Tennessee’s McMinn County School Board recently banned Art Spiegelman’s Maus from its school curriculum. For those unfamiliar, the Pulitzer Prize-winning graphic novel depicts Spiegelman’s conversations with his father, Vladek, as the latter shares his experiences surviving the Holocaust. The banning of Maus takes place in an America deeply ignorant of the realities of anti-Semitism and the Holocaust. Half of American millennials cannot name a concentration camp or ghetto. Hate thrives in ignorance. American Jews are per capita the likeliest minority group to be the recipient of a hate crime.
This trend is hardly confined to the United States. Canadian Jews comprise only one percent of the population, yet remain the victims of sixteen percent of all police-reported hate crime. Nearly a quarter of Canadian millennials have not heard or not are not sure if they have heard of the Holocaust. North America is grappling with a shocking lack of Holocaust knowledge and, perhaps unsurprisingly, an accompanying wave of hate.
Curiously, as anti-Jewish sentiment skyrockets, groups perceiving themselves as marginalized are appropriating Holocaust imagery to portray themselves as victims. Images of protestors wearing the yellow Star of David—which Jews were forced to wear by Nazi Germany—have become a ubiquitous feature of anti-vaccination protests around the world.
People who are vulgar or ignorant enough to correlate their own experiences with that of Jews during the Holocaust are not simply hyperbolic—they’re dangerous.
These yellow-badged protestors are part of a larger cultural movement that is inching towards a treacherous understanding of the Holocaust as a universal event. This ‘universal Holocaust’ is one of victims and perpetrators instead of Jews and Nazis. Sanitized of details, it claims every injustice as Nazism and every victimization as Jewish. It champions a history devoid of specificity—obscuring our ability to recognize and combat fascism and white supremacy in the present. This universal Holocaust, spitting in the face of history, is Judenfrei.
On The View, Whoopi Goldberg recently claimed that the Holocaust was “not about race” but instead about “man’s inhumanity to man.” Goldberg—who is not Jewish—was lambasted on both traditional and social media and suspended for two weeks. In the noise surrounding the incident, it’s possible we may have been asking the wrong questions. Was Goldberg wrong? Obviously. A more pressing question might be: How should we teach the Holocaust? Shockingly, we must also ask: How do we ensure that the story of the Jews isn’t whitewashed from the history of the Holocaust?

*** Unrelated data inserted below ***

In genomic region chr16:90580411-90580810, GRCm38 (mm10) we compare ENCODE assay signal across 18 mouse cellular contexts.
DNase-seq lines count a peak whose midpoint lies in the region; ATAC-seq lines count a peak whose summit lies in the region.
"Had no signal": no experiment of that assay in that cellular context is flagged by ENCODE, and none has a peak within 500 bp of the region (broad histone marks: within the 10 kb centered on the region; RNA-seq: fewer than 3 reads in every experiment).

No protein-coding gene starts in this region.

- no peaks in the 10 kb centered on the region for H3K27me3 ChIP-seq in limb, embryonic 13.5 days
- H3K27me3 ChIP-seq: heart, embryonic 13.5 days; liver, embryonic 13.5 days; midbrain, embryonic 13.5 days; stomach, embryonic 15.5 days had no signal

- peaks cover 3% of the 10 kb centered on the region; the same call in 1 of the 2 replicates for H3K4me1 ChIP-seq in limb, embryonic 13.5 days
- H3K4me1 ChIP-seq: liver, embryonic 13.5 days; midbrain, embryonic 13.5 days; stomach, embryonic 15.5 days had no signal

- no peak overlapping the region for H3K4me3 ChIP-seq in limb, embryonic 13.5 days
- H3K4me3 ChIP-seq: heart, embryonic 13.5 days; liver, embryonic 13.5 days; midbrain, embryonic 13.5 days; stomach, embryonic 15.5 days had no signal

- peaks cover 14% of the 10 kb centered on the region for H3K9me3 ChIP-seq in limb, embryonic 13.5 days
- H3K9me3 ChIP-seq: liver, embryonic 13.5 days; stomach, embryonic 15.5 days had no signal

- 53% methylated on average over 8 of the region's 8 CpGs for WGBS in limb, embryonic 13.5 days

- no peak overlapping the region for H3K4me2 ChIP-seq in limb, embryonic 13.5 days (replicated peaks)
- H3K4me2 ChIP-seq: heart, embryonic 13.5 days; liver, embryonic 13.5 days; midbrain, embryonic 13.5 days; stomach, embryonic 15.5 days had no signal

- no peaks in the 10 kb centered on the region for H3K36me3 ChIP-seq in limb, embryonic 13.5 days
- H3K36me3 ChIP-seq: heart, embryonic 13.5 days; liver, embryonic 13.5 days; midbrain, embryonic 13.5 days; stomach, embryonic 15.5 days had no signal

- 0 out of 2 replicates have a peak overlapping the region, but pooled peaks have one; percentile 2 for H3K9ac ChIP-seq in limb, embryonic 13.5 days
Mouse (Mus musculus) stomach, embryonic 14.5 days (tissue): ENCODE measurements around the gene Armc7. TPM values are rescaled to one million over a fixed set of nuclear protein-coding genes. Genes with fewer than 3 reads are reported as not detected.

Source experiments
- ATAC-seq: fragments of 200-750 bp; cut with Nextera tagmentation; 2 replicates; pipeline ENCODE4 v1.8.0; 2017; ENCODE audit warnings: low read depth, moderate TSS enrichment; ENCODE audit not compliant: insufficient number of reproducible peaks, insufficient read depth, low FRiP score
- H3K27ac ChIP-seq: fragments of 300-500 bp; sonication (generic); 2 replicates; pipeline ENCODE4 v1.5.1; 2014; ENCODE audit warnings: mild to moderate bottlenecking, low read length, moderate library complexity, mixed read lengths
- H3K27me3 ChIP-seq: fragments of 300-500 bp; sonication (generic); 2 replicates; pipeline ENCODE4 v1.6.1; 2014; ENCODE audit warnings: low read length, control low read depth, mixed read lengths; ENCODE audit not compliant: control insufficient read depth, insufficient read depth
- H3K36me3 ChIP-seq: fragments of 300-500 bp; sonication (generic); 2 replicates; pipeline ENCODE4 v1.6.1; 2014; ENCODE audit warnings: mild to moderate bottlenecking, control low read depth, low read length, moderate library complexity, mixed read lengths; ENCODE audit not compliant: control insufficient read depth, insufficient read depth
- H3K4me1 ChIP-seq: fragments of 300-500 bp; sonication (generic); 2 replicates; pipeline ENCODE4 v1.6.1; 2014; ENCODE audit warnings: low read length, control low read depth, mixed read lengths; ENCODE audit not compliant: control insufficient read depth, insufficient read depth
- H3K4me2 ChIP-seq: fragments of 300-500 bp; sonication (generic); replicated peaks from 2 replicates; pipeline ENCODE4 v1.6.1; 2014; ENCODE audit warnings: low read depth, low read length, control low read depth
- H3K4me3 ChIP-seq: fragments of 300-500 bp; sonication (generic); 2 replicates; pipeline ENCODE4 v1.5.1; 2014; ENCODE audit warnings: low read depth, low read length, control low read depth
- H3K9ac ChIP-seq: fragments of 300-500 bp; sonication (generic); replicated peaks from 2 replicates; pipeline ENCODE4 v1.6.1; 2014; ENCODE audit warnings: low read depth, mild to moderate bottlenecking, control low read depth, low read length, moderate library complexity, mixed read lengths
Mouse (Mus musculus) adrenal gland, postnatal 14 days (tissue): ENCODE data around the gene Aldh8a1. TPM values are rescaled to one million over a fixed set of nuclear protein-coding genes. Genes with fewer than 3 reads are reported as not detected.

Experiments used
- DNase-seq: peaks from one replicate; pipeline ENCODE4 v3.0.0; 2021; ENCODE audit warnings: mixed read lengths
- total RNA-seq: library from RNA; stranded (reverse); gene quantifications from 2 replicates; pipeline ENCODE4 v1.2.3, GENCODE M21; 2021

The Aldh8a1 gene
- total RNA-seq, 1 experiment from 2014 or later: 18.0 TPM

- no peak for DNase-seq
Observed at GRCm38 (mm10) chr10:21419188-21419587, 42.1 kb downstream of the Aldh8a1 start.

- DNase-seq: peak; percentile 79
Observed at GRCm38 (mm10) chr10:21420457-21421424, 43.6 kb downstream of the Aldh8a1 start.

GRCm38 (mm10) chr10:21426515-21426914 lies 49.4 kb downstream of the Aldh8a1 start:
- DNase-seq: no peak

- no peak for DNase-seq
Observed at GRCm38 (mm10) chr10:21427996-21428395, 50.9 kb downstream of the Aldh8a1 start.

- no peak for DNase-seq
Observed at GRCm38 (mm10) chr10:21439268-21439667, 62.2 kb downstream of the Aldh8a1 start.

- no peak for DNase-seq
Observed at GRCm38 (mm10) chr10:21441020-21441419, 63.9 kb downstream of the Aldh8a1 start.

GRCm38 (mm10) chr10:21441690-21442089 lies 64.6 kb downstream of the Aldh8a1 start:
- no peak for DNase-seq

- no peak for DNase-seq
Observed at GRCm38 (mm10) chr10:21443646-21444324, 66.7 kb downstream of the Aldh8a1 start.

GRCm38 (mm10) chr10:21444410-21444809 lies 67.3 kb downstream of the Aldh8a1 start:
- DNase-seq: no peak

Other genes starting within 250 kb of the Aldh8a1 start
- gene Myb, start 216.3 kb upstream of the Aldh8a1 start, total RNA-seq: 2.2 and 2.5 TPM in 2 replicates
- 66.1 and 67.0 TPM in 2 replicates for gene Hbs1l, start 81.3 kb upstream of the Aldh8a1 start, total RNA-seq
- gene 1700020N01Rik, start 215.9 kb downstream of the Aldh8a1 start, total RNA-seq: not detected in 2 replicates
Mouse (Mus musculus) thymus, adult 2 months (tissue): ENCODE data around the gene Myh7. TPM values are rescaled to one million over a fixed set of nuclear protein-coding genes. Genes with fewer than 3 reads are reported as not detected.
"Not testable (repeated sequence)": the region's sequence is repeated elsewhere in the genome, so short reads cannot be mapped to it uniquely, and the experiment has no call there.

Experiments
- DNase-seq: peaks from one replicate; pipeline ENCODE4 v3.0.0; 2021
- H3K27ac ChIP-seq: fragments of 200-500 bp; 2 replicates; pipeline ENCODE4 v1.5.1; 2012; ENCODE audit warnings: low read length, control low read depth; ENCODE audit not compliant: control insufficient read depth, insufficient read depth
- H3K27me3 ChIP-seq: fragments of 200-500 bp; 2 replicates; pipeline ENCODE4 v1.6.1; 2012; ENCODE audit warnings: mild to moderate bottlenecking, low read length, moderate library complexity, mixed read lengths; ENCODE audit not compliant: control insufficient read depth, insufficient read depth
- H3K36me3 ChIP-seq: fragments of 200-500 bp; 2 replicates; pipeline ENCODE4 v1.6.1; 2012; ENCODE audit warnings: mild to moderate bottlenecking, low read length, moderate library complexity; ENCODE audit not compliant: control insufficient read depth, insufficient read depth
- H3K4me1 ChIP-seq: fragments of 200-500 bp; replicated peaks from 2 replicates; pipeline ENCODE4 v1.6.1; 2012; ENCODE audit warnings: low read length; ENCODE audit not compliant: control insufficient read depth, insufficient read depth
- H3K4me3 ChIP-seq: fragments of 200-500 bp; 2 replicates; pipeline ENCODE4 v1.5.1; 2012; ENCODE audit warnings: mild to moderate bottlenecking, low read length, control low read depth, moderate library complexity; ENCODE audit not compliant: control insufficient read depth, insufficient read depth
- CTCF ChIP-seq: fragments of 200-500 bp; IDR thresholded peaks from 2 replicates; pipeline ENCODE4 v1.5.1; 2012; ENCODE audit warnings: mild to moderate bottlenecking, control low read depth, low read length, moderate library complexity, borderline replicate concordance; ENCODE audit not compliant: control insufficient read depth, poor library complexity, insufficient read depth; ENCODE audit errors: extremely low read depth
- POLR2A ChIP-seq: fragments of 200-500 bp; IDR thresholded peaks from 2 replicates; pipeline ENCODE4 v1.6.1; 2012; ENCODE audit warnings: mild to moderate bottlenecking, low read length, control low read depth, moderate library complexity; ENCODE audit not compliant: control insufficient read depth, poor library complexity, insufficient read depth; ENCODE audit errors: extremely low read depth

Answering these questions may be predicated on the texts we champion. Not all approaches to Holocaust education are created equally. The amount of popular literature being taught in schools that distorts or outright falsifies the history of the Holocaust is astounding. John Boyne’s bestselling fiction, The Boy in the Striped Pajamas, tells the story of Bruno, the son of the Commandant of Auschwitz. Bruno befriends a Jewish inmate in Auschwitz, and in a case of mistaken identity, Bruno and his friend are both killed in the gas chambers. The book, riddled with historical inaccuracies, depends on a German boy being gassed to elicit reader sympathy. The Nazis undoubtedly committed atrocities against non-Jewish victims. However, Boyne’s depiction of the Holocaust positions Germans as the principal victims of Naziism. Despite the Auschwitz Memorial stating that The Boy in the Striped Pajamas “should be avoided by anyone who studies or teaches about the history of the Holocaust,” the text has become a classroom staple. It is often young people’s only point of contact in learning about the Holocaust.
Race, and with it racism, remains in the eye of the beholder. Whoopi Goldberg’s comment that the Holocaust was “not about race” arose during a discussion of the banning of Maus. If she had bothered to open the first page of the book, she would have read Hitler’s infamous declaration that “The Jews are undoubtedly a race, but they are not human.” The point here is not to castigate Goldberg. It is to highlight that her views are a chilling indicator of how mainstream a Judenfrei Holocaust is becoming. To stop it, we will need to prioritize survivor testimonies such as Maus— testimonies that include the barbaric specificities of Naziism.
Maus remains deeply important. Those who have read it will better understand how anti-Semitism and fascism works. In turn, they will be better prepared to fight both. At the very least, the graphic novel may give pause to those who would equate their inconveniences to the Holocaust, their political opponents to the “Gazpacho,” and protestors waving Swastika flags to champions of freedom.